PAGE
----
What Is “Feels Like” Temperature And How Is It Measured?

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Feels like temperature takes into account factors such as wind and humidity to find out how the weather would feel if one actually steps out.

Have you ever looked at the weather forecast and decided it was a perfect day for a picnic, but after stepping outside, you felt much warmer or colder than the weatherman predicted?

You have likely heard the term “feels like temperature” before. Most weather channels and meteorology apps have started using this term along with their usual vocabulary to give people a better understanding of how they will feel out in their environment. 

So, what is this “feels like temperature,” and why is it different than the actual weather conditions?

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How Do We Measure Temperature?

To better understand this slightly nuanced topic, we must first understand the more fundamental concept of temperature. Temperature is the measure of hotness and coldness. It is the degree of heat present in a substance that gives us the sensation of warmth. On a molecular level, temperature is the average kinetic energy possessed by the atoms of a material. The higher an object’s temperature, the higher its kinetic energy.

Many units are attributed to temperature measurement, but the most famous are Celsius, Fahrenheit, and Kelvin.

Glass mercury thermometers with celsius degree - Image(Pavelis)s
Glass mercury thermometers with a Celsius scale (Photo Credit: Pavelis/ Shutterstock)

Temperature is typically measured by devices known as thermometers. Various types of thermometers are available on the market today, including gas-bulb, mercury, and bi-metal thermometers.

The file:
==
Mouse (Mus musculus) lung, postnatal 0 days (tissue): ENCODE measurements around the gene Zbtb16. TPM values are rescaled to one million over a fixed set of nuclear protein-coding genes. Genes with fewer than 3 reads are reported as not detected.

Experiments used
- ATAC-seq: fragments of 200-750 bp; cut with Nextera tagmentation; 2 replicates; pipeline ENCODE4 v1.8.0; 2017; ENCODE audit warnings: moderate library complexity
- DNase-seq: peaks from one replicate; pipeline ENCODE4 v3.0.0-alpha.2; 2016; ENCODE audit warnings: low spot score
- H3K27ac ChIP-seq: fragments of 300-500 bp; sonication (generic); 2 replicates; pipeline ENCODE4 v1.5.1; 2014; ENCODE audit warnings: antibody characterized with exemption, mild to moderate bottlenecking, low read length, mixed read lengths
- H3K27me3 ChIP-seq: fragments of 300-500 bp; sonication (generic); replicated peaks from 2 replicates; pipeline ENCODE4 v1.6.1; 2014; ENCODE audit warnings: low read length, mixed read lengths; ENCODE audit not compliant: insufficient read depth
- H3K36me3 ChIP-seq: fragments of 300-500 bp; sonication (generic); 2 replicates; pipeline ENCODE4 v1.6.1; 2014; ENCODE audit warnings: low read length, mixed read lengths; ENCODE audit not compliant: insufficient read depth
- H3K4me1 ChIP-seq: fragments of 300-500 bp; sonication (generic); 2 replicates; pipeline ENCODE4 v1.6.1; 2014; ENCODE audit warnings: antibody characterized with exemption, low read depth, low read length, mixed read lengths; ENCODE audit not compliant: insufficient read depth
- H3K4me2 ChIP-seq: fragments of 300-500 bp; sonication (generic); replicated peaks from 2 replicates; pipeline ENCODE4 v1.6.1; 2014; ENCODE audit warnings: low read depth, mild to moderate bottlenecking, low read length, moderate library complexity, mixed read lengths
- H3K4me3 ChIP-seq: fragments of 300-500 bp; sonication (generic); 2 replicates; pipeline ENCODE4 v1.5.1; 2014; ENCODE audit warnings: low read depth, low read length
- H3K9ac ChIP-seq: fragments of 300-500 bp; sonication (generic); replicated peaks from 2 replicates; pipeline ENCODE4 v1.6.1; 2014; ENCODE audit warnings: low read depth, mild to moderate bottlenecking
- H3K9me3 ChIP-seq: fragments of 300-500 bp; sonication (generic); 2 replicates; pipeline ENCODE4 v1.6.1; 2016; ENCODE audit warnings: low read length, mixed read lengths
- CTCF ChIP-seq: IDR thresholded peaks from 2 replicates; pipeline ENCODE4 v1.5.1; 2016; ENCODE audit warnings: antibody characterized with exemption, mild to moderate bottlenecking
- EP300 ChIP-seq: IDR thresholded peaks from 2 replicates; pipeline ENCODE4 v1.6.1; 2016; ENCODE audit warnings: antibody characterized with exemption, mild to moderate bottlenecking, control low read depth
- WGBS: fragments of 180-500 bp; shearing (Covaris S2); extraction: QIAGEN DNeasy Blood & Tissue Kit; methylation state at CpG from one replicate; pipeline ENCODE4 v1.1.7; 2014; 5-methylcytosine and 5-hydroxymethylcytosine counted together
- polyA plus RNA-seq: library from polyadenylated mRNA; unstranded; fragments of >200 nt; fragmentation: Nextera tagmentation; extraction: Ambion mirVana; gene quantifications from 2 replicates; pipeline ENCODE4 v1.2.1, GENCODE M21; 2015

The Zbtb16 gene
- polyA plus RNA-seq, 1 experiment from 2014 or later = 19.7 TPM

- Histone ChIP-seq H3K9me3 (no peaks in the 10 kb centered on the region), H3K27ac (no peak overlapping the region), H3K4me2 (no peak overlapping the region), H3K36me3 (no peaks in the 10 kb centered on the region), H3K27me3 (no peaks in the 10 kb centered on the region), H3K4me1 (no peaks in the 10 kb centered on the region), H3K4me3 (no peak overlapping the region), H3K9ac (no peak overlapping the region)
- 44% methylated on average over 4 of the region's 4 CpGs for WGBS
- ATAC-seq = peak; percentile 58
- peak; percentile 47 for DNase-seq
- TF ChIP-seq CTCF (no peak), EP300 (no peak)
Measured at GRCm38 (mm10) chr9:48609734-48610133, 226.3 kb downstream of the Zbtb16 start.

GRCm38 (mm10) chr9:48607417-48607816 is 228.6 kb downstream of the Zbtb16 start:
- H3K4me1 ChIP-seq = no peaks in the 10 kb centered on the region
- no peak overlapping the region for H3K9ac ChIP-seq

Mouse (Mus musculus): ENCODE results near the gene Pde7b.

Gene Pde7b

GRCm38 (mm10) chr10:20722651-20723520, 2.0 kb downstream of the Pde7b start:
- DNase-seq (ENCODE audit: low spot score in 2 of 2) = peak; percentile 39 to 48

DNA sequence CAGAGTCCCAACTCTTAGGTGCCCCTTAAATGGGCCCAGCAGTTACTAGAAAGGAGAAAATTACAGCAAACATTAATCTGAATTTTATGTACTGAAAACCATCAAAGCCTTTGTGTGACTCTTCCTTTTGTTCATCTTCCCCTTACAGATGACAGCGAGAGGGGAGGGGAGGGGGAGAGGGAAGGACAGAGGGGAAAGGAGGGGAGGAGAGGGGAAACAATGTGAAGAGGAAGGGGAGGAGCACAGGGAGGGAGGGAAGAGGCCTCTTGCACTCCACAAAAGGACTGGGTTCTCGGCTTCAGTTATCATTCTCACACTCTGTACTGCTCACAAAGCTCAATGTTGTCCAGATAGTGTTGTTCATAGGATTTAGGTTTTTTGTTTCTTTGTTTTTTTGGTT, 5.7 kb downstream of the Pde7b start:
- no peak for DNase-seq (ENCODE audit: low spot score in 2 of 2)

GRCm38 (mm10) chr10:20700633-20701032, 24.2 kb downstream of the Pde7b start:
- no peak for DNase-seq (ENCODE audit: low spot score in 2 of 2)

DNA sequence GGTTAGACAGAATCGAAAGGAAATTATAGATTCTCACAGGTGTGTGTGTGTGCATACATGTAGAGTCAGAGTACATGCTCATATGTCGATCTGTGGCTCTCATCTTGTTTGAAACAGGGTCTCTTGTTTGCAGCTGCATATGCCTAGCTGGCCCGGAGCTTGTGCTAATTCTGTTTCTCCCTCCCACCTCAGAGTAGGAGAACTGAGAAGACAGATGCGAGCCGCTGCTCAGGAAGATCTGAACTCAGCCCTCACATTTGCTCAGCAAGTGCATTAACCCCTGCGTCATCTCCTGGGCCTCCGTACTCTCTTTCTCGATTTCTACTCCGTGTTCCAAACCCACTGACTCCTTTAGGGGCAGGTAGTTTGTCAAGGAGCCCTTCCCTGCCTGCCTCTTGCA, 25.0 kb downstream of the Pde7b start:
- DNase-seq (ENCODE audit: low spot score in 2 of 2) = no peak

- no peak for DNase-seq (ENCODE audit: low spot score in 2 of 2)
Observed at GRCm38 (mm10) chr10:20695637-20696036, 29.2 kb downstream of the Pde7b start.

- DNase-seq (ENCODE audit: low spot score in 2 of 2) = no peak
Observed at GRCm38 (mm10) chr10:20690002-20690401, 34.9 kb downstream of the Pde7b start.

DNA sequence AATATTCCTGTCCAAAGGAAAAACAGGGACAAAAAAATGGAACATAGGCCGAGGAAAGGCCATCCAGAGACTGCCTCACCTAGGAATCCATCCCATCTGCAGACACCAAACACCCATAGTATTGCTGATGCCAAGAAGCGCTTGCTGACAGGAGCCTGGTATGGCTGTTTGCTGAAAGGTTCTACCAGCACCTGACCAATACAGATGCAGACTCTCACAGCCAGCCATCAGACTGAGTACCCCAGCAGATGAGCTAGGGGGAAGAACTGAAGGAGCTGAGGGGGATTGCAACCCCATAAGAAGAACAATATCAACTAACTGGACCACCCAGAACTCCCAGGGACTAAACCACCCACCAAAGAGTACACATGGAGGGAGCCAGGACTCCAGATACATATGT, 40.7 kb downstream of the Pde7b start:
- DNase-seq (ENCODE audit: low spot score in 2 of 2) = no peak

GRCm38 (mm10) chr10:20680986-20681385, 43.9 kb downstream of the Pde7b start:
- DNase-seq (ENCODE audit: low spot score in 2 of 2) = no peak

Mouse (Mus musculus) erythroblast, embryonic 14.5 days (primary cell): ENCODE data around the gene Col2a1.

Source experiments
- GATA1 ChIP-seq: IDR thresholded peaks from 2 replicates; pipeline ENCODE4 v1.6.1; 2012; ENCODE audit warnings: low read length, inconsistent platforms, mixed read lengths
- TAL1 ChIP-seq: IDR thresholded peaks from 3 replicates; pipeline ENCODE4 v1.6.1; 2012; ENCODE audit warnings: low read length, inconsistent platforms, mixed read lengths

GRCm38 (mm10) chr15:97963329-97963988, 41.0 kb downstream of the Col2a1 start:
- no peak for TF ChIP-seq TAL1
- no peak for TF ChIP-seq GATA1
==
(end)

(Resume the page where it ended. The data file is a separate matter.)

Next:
However, the mercury-in-glass thermometer, commonly called a maximum thermometer, is the simplest and most widely used. Its operation is based on the fundamental principle that liquids expand when heated and contract when cooled.

Consequently, when the temperature rises, the mercury expands and rises the tube; when it falls, it contracts and does the opposite. These movements are compared to a reference point to obtain the temperature readings.

Also Read: Which Is Better – Celsius Or Fahrenheit?

What Is A Stevenson Screen?

A Stevenson Screen is a standard shelter to protect meteorological instruments, especially thermometers, from environmental factors such as rain and ultraviolet radiation. It is a simple wooden box about 2 meters tall and painted white to reflect direct sunlight.

Stevenson screen weather instrument box - Image(Creativan)S
Stevenson screen weather instrument box (Photo Credit: Creativan/ Shutterstock)

To obtain accurate temperature readings of a substance or atmospheric region, it is important to eliminate external factors that could affect the measurements. This is why Stevenson screens are crucial in providing the most precise temperature estimates.

What Is “Feels Like Temperature”?

As we have discussed earlier, temperature measurement involves recording the air temperature using a thermometer that is placed inside a Stevenson screen or any other appropriate instrument.

However, the “feels like temperature” is a calculated figure that considers several other factors besides the temperature of the surrounding air. This metric provides people with a more accurate understanding of how they would feel if they were to go out in an area where a meteorological instrument recorded the temperature.